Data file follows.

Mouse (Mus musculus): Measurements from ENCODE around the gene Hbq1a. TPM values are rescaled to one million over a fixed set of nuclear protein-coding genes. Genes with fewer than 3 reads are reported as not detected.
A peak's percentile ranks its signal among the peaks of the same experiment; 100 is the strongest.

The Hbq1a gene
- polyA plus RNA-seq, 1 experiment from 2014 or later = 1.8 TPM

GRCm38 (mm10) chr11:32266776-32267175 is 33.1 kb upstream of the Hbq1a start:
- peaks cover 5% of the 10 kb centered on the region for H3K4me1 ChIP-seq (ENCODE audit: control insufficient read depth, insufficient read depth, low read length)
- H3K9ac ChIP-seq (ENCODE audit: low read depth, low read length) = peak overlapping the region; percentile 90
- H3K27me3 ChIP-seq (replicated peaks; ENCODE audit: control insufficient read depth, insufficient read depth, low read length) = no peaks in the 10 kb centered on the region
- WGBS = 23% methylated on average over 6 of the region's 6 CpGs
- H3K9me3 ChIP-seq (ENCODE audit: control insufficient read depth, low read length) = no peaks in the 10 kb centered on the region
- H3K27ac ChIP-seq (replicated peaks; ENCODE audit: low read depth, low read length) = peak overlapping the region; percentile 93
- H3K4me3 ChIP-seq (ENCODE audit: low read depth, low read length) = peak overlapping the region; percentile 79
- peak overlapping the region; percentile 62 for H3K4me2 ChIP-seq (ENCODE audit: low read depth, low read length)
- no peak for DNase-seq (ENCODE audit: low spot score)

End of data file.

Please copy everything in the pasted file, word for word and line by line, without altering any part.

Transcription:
Mouse (Mus musculus): Measurements from ENCODE around the gene Hbq1a. TPM values are rescaled to one million over a fixed set of nuclear protein-coding genes. Genes with fewer than 3 reads are reported as not detected.
A peak's percentile ranks its signal among the peaks of the same experiment; 100 is the strongest.

The Hbq1a gene
- polyA plus RNA-seq, 1 experiment from 2014 or later = 1.8 TPM

GRCm38 (mm10) chr11:32266776-32267175 is 33.1 kb upstream of the Hbq1a start:
- peaks cover 5% of the 10 kb centered on the region for H3K4me1 ChIP-seq (ENCODE audit: control insufficient read depth, insufficient read depth, low read length)
- H3K9ac ChIP-seq (ENCODE audit: low read depth, low read length) = peak overlapping the region; percentile 90
- H3K27me3 ChIP-seq (replicated peaks; ENCODE audit: control insufficient read depth, insufficient read depth, low read length) = no peaks in the 10 kb centered on the region
- WGBS = 23% methylated on average over 6 of the region's 6 CpGs
- H3K9me3 ChIP-seq (ENCODE audit: control insufficient read depth, low read length) = no peaks in the 10 kb centered on the region
- H3K27ac ChIP-seq (replicated peaks; ENCODE audit: low read depth, low read length) = peak overlapping the region; percentile 93
- H3K4me3 ChIP-seq (ENCODE audit: low read depth, low read length) = peak overlapping the region; percentile 79
- peak overlapping the region; percentile 62 for H3K4me2 ChIP-seq (ENCODE audit: low read depth, low read length)
- no peak for DNase-seq (ENCODE audit: low spot score)